"You have to look at the bullpen as a whole," Shapiro says. "Betancourt and Perez have pitched in most of the highly leveraged situations with runners on. Often the biggest outs come before the ninth. And Joe has the toughness you need from a closer. He's aggressive, isn't afraid to pitch to contact and, most important for a closer, if he blows a game he forgets it in 10 minutes."
Relief pitching tends to be a highly variable element; pitchers, after all, are often assigned to the pen because they lack enough pitches or polish to start. While Borowski may be one prominent example of the erratic nature of the trade, so too was the Game 2 losing pitcher, Eric Gagné. The Red Sox obtained the 2003 Cy Young Award winner from Texas at the trading deadline to fortify what was the best bullpen in the league but one showing signs of fatigue. Gagné has been an UNMITIGATED DISASTER, allowing 40 base runners in his 20 innings with the Sox while collecting $4.5 million from them.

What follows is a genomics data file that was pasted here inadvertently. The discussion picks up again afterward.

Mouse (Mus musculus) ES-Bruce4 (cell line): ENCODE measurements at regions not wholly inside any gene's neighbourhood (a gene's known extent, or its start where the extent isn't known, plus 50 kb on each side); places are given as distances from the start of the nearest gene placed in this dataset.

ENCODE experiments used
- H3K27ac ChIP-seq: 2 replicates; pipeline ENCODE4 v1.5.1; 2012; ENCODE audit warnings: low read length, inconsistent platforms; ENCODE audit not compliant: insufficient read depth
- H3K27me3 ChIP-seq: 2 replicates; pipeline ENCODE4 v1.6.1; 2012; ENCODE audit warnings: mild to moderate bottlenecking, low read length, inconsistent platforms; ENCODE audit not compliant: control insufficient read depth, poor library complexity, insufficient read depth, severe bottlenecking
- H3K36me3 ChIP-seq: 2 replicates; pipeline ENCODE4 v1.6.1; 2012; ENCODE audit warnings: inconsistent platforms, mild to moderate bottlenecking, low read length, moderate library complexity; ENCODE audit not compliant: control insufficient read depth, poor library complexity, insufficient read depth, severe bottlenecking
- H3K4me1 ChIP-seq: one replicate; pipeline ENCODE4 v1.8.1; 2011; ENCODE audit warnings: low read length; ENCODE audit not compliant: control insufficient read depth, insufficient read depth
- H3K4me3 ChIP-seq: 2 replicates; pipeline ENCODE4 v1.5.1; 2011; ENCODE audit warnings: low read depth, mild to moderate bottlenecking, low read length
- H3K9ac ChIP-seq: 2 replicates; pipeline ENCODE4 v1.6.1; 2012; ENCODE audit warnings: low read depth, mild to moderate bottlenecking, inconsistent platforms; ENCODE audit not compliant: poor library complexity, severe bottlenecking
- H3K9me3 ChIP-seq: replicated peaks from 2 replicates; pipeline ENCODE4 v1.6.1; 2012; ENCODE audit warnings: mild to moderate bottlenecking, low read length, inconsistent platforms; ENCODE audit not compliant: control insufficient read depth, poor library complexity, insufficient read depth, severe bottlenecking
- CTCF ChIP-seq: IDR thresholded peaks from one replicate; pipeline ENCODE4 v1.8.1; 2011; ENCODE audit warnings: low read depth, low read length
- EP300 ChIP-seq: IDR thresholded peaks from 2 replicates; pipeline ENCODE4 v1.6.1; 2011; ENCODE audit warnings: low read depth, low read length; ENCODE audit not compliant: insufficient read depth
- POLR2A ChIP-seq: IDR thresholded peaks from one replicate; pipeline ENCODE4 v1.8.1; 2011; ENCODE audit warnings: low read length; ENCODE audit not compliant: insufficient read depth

Gagné pitched one shaky inning of mop-up work in Game 1, in which Boston righthander Josh Beckett, 27, bronzed his reputation as the best postseason starting pitcher of his generation. Beckett joined Greg Maddux as the only pitchers to win consecutive starts in the same postseason without walking a batter. In two starts Beckett threw 52 balls to 53 batters while throwing 72% of his pitches for strikes.
"He's pitching with the command of Maddux but with a fastball he can run up there in the mid-90s," Boston pitching coach John Farrell says. "That's unheard of."
Boston manager Terry Francona held off using Gagné as long as he could the following night, using four relievers before summoning him in the 11th. Gagné got the big inning rolling by allowing a one-out single to Grady Sizemore and a walk to Asdrubal Cabrera, whereupon Francona removed him. As Gagné trudged off the mound, the crowd at Fenway Park, with the smell of imminent defeat in the air, sent him off with a dirge of vicious catcalls and boos. At that moment it sounded very much like the Red Sox' rise to baseball aristocracy would not come so easily. It sounded, in fact, like old times.